8 Reasons Your Wi-Fi is Slow: A blog about how to improve your wi-fi.**
1. You’re too far away from the Wi-Fi router. The further away you are, the weaker the signal and the slower your connection will be. The reason your Wi-Fi might be slow is that you’re using the wrong channel. There are 14 channels you can use and most routers use these channels by default: 1, 6 and 11. Your neighbors’ routers could also be using those same channels which may lead to interference and slower speeds.
2. You’re using an old router that doesn’t support 802.11n or 802.11ac (Wi-Fi standards). Your Wi-Fi connection relies on this standard for connecting to your devices. If your device doesn’t support it, you won’t be able to connect to your router via Wi-Fi. If all of your devices support 802.11n or 802.11ac then upgrading your router will make a big difference in terms of speed and reliability.
3. You don’t have enough bandwidth for all of the users on your network (i.e., too many people are trying to stream video at once). This is particularly common when people try to watch streaming video without
This is a blog about improving your internet connection, it will discuss the 8 common things that affect internet connection speed.
If your Wi-Fi is slow, a good place to start is by trying to measure the speed of your Wi-Fi network. To do this, you’ll need an app that can check the speed of your internet connection. Your best bet is to use an app like Speedtest (available for free on both Apple’s App Store and Google Play).
Once you have an app like Speedtest installed on one of your devices, you can run it to see how fast your internet is at any given moment. On average, when I run a speed test on my home Wi-Fi here in Brooklyn, I get about 5Mbps down and about 20Mbps up. That’s not great, but it turns out that most people are in the same boat as me: according to Ookla’s latest speed report, the average US mobile download speed is 20.72Mbps while average upload speed is 8.62Mbps. If you’re getting less than half those numbers, that could be why your Wi-Fi feels slow.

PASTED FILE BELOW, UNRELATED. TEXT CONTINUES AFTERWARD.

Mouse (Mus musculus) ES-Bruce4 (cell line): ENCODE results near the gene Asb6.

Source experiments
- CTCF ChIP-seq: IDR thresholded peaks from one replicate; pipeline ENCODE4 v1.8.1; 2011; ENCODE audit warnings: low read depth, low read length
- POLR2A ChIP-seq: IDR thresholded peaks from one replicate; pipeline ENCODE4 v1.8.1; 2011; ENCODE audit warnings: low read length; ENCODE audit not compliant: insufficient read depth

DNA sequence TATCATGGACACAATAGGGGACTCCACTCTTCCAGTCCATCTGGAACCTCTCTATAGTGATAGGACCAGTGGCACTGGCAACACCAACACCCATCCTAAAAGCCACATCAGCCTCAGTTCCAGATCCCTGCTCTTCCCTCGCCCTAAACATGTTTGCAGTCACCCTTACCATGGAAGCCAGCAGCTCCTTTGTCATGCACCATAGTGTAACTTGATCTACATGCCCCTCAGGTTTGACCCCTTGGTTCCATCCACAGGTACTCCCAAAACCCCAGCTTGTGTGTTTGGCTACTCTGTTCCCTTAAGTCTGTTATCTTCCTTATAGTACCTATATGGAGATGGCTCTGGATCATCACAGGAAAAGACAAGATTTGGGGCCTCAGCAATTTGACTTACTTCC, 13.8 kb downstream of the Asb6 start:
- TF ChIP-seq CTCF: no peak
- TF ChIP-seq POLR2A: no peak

There are also a number of things that could be making your home internet connection look worse than it should be. Here are some of the most common reasons for slow Wi-Fi:
Wi-Fi tends to be slower than a wired Ethernet connection, but it’s still a great way to get online if you don’t have access to a cable. Sometimes, however, the Wi-Fi can be slow or just plain stops working.
If you’ve been having Wi-Fi issues and can’t figure out why, this is the guide for you. We’ll walk through eight potential causes of slow or no Wi-Fi and what you can do about them.
1. You’re too far away from your router
2. You have too many devices connected to your Wi-Fi
3. Another device is interfering with your Wi-Fi signal
4. Your internet plan isn’t fast enough for your needs
5. You have outdated equipment
6. Your ISP is throttling your bandwidth
7. Your router has been compromised by malware
8. There’s a problem with the settings on your router
If you are a member of a household with more than one person, chances are you have experienced frustration and irritation caused by a slow Internet connection. If you are the only one who uses your home Wi-Fi connection, you may have encountered some problems as well.
Slow Internet can be caused by many things in your network. It is important to understand what those things are to know where to start looking for solutions.
1.) Router Location: This may seem like a no-brainer but the location of your wireless router can greatly affect the strength and speed of your Wi-Fi connection.
2.) Too Many Devices: Because we live in an increasingly connected world (and because it is cheaper than ever to own multiple devices) most households have several different devices that connect to their home Wi-Fi network. The more devices you have on your home network, the slower your Wi-Fi will become.
3.) Bad Password: You would be surprised how many people still use a bad password for their routers. A bad password is one that does not contain at least 8 characters or does not contain any letters, numbers or special characters (e.g., “password” or “12345678”). While it might be easier to remember a simple password, it also makes
1. You’re on the wrong channel.
2. Your router is overheating.
3. You’re out of range.
4. Your devices are using up all your bandwidth.
5. Your devices aren’t 802.11ac compatible.
6. The router is outdated and can’t handle your internet speed.
7. Other electronic interference is slowing you down.
8. You’re in a crowded neighborhood with too many networks around you.
When you use Wi-Fi, you’re sharing the network with a lot of other people who are on the same network. Even if you’re not simultaneously streaming Netflix and downloading your entire library of iCloud photos to your laptop, there’s still a chance that someone else is.
And it’s not just people. If you live in an apartment, chances are your building has a bunch of smart devices connected to the internet too.
If you think someone might be leaching off your Wi-Fi, try turning it off and on again. This will kick everyone off and clear up bandwidth for you to use alone.
If none of these tips work, try using Wi-Fi Kill App or NetCut to see if anyone else is using your Wi-Fi without your knowledge.